Total Knee Arthroplasty (TKA) is performed more in working-age (= 65 years) patients. Aim of this study was therefore to describe demographic, physical, psychological and social characteristics of working TKA patients and to subsequently compare these characteristics with retired TKA patients and the general population.
A cross-sectional analysis. Preoperative data of 152 working TKA patients was used. These data were compared with existing data of retired TKA patients in hospital registers and with normative values from literature on the general population. Demographic, physical, psychological and social (including work) characteristics were analyzed.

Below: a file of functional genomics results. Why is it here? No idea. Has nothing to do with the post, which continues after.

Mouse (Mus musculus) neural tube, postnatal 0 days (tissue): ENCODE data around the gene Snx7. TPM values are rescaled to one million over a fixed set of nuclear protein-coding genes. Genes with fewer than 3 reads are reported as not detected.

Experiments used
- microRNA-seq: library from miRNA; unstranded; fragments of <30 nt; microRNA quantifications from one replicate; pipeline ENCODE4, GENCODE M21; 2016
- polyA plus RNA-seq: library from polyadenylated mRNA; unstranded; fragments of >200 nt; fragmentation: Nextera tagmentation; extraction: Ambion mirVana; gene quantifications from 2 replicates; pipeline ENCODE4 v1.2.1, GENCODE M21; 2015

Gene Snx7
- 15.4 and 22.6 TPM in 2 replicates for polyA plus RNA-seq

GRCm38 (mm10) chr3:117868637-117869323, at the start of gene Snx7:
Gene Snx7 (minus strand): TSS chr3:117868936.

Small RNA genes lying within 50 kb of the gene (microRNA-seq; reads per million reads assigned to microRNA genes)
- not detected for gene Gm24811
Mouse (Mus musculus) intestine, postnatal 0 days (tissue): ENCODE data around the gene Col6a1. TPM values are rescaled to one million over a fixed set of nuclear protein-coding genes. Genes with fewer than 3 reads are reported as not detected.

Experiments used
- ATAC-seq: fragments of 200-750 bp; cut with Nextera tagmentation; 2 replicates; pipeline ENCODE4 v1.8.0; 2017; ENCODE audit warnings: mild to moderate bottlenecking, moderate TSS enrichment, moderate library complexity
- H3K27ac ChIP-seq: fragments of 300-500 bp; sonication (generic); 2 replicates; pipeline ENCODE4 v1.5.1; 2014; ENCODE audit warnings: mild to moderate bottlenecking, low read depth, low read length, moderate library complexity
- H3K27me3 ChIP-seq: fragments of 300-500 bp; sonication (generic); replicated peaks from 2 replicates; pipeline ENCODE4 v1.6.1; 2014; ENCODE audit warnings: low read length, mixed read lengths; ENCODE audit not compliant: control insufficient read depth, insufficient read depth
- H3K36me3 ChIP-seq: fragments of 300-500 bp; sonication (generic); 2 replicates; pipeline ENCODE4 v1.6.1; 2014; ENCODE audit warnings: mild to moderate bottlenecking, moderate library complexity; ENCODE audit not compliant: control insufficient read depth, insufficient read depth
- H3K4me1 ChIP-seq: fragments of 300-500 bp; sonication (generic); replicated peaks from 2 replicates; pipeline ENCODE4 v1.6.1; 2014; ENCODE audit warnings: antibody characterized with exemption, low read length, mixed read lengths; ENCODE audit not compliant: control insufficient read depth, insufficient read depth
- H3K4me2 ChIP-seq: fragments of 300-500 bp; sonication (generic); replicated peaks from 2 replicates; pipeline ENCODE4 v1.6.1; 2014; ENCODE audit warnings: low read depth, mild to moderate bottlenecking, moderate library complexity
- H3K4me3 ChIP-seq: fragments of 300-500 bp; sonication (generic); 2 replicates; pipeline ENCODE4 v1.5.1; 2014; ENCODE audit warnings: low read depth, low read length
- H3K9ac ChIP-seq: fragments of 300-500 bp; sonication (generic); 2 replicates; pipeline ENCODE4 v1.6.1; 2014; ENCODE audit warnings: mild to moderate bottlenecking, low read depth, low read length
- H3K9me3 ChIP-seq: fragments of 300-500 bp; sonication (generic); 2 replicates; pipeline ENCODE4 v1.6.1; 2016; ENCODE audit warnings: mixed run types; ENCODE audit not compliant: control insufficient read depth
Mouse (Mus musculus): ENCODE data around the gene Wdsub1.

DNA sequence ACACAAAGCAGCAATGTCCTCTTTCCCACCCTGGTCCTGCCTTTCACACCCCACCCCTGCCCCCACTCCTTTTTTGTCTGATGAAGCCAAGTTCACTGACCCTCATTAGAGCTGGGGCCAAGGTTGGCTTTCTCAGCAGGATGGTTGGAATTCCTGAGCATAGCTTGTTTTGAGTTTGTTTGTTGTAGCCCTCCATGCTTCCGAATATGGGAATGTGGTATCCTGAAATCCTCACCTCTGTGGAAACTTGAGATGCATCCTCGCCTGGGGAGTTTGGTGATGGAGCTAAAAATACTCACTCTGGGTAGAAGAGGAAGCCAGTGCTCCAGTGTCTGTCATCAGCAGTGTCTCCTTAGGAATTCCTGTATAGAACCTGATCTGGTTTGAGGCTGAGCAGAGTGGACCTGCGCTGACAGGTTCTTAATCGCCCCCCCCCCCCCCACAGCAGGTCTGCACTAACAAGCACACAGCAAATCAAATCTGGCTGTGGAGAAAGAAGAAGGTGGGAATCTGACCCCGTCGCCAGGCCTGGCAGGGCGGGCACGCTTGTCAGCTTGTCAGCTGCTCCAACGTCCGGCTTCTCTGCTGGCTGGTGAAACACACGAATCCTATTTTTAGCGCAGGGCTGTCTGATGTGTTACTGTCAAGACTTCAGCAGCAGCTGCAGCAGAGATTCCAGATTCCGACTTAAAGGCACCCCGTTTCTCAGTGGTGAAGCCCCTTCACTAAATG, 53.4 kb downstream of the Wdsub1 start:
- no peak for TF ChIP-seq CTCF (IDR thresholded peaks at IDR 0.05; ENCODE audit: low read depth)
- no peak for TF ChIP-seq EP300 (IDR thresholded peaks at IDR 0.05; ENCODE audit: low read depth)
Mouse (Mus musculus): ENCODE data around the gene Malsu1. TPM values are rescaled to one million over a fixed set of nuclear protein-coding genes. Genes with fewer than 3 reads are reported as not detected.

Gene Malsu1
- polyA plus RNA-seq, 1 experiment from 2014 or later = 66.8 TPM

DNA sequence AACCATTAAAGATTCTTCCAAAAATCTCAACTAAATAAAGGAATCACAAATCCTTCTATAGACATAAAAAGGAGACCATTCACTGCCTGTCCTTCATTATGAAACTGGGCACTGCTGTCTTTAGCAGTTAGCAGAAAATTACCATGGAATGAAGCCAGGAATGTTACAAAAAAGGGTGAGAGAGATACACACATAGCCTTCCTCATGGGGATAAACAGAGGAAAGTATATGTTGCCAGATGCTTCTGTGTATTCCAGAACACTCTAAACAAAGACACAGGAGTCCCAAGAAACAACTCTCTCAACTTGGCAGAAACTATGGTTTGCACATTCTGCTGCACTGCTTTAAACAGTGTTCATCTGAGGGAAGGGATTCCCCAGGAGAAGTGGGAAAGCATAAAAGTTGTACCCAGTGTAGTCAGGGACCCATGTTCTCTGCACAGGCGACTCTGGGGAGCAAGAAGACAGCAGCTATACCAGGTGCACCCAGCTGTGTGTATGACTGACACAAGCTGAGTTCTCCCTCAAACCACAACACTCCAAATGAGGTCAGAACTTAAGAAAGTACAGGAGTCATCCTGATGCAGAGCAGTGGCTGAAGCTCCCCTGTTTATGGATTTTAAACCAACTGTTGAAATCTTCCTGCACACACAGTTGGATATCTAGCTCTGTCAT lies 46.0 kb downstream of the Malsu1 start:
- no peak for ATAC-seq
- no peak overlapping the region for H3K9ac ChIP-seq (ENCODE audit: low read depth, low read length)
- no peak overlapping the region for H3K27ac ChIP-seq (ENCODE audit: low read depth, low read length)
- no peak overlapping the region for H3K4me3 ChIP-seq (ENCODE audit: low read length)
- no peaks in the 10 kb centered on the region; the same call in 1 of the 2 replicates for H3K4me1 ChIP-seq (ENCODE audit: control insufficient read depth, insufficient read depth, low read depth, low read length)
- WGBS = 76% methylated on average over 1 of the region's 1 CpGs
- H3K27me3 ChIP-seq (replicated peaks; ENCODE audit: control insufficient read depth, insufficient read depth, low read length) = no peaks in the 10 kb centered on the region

The majority (83.8%) of working TKA patients was overweight (42.6%) or obese (41.2%), a majority (72.4%) was dealing with two or more comorbidities, and most (90%) had few depressive symptoms. Mean physical activity level was 2950 minutes per week. Compared to the retired TKA population, working TKA patients perceived significantly more stiffness and better physical functioning and vitality, were more physically active, and perceived better mental health. Compared to the general population working TKA patients perceived worse physical functioning, worse physical health and better mental health, and worked fewer hours.
This study shows that a majority of working TKA patients are overweight/obese, have multiple comorbidities, but are highly active in light-intensity activities and have few depressive symptoms. Working patients scored overall better on preoperative characteristics than retired patients, and except for physical activity scored overall worse than the general population.